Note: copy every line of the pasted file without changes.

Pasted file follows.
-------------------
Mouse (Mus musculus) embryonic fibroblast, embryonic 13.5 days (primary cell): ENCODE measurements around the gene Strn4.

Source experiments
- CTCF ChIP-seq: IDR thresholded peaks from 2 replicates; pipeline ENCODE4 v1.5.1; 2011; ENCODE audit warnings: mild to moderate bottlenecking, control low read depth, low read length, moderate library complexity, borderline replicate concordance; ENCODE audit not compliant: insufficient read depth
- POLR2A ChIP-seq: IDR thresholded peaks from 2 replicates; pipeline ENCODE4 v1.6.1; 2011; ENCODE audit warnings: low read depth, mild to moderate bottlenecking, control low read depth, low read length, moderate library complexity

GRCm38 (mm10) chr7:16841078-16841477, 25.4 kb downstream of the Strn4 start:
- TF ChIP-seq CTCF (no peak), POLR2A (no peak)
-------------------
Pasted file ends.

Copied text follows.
Mouse (Mus musculus) embryonic fibroblast, embryonic 13.5 days (primary cell): ENCODE measurements around the gene Strn4.

Source experiments
- CTCF ChIP-seq: IDR thresholded peaks from 2 replicates; pipeline ENCODE4 v1.5.1; 2011; ENCODE audit warnings: mild to moderate bottlenecking, control low read depth, low read length, moderate library complexity, borderline replicate concordance; ENCODE audit not compliant: insufficient read depth
- POLR2A ChIP-seq: IDR thresholded peaks from 2 replicates; pipeline ENCODE4 v1.6.1; 2011; ENCODE audit warnings: low read depth, mild to moderate bottlenecking, control low read depth, low read length, moderate library complexity

GRCm38 (mm10) chr7:16841078-16841477, 25.4 kb downstream of the Strn4 start:
- TF ChIP-seq CTCF (no peak), POLR2A (no peak)